5. Slowly Paced Path In Salt Lake City, landscape designer Willie Eschenfelder bordered a tranquil stream with rocks and select plantings to make the water feature look freeform and natural. Informal paths of crushed limestone—softened by ground cover along their edges—slow the pace as they meander through lush gardens and connect to stone steps that traverse the water.

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ABOVE: PHOTO BY DOUG BURKE, LEFT: PHOTO BY ADAM FINKLE

4. Curve Appeal


Cory Chapman, Rockscapes

Rock The House With breathtaking views, this North Salt Lake home and its landscape appear to have been carved from stone. Cory Chapman, owner of Rockscapes, designed, sourced and installed the stone features throughout the challenging hillside property. “We look at a property and see opportunities,” Chapman says. Here, he saw many. At every turn, stone shapes features that showcase the material at its best, solid in both function and form.

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Flames rise from a fire pit built on a stone patio leading to a negativeedge pool. Water pours into the pool from a large stone structure housing stairs and a hidden waterslide that goes through the falling water.

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For the home’s driveway, Chapman selected large stone slabs and cut them into smaller stones on site to create the timeless, random pattern. “We didn’t want them all the same color, so we chose from a variety of pieces to get the right mix,” he says.

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PHOTOS BY SCOT ZIMMERMAN

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Running between the sidewalk and a 25-foot-high retaining wall, this babbling brook appears to naturally run from mountains into the home’s landscape below.

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Water spills from tall stone columns, over a bed of stones and into a stream that flows below a large stone slab that serves as a bridge. Stone benches offer front-row seats for the sights and sounds.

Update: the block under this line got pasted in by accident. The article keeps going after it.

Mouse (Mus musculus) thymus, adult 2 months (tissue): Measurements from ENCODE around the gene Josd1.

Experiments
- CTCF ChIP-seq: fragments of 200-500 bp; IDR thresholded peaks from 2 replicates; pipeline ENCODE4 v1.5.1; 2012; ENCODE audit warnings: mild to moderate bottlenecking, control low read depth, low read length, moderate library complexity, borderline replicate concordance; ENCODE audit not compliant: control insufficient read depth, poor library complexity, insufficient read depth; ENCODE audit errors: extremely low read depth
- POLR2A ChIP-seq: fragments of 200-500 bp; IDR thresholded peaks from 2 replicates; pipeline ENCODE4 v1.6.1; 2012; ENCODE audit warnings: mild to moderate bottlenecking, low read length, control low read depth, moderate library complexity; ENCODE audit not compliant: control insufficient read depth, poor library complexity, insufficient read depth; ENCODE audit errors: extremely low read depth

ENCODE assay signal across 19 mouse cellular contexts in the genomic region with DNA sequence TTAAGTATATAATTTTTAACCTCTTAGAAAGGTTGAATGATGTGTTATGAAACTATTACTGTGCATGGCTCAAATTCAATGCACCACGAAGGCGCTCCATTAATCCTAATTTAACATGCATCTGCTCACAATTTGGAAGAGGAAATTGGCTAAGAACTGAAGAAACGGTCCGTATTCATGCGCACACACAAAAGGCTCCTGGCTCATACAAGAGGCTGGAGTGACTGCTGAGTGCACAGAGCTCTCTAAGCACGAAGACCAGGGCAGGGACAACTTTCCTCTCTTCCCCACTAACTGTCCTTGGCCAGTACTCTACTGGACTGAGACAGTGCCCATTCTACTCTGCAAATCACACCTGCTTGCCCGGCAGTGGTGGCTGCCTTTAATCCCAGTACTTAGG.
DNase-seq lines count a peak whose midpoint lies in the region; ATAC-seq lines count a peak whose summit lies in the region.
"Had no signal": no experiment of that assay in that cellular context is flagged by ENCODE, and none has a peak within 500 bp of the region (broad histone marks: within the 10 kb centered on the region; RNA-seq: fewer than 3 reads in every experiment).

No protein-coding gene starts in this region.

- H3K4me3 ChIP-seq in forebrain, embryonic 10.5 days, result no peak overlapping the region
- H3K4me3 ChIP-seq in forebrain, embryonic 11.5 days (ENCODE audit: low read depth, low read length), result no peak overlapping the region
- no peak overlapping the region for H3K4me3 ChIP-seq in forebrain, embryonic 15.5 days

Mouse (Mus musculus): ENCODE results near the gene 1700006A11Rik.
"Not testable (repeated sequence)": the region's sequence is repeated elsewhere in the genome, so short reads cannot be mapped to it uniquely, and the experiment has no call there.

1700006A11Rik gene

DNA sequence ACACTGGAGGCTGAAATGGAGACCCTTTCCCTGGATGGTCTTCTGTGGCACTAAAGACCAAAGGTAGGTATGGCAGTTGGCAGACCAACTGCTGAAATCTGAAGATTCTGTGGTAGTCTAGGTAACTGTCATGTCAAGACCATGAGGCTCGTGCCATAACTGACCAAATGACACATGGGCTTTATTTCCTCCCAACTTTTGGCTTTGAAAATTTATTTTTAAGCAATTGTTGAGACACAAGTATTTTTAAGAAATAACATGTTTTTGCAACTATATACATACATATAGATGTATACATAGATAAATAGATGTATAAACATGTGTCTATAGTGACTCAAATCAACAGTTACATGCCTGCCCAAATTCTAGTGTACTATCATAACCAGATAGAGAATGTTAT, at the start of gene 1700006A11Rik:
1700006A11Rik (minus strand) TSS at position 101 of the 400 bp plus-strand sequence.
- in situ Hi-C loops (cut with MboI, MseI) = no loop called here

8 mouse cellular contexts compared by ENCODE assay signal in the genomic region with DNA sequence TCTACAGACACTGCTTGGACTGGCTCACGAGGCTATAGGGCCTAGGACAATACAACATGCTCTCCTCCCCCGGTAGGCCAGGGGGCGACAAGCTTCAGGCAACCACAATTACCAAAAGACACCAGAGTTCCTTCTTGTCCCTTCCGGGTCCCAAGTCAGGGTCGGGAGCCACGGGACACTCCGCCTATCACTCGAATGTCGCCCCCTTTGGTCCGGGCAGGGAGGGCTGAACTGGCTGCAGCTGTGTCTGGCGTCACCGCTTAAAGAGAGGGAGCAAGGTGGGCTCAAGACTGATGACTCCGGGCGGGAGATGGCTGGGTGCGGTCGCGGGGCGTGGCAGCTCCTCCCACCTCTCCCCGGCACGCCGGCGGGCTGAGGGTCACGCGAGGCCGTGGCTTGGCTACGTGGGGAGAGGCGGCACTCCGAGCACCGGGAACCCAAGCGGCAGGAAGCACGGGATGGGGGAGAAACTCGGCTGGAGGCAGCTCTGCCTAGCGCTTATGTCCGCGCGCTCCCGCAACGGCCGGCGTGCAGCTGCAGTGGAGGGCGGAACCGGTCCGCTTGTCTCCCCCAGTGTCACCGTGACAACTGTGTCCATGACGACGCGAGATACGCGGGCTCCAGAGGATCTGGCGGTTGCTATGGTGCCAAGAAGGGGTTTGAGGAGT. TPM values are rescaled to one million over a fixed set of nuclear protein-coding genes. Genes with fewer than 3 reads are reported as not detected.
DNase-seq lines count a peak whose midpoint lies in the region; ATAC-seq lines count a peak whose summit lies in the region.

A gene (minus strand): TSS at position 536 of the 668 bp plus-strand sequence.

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BETTER than EVER

BEFORE

CHANGES MADE • Removed old windows, including a large arched window. Replaced them with squared versions raised to provide privacy from the home’s front • Removed yellow wood from ceiling, fireplace and moldings • Replaced flat, stone-faced fireplace with three-sided, horizontally oriented version in textured limestone • Raised the floor to match the level of the adjoining spaces

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Scott Jaffa gives an outdated Park City a complete overhaul, top to bottom, front to back. BY BR A D M EE PHOTOS BY SCOTT ZI M M ER M A N

BEFORE

CHANGES MADE • Separated the entry from the garages with an independent roof • Articulated the flat facade and added horizontal and vertical cedar siding in complementary colors • Extended living space above the garages while eliminating the outdated triangular shape by creating new rooflines • Added windows with horizontal mullions and rectangular panes to reinforce the contemporary design

G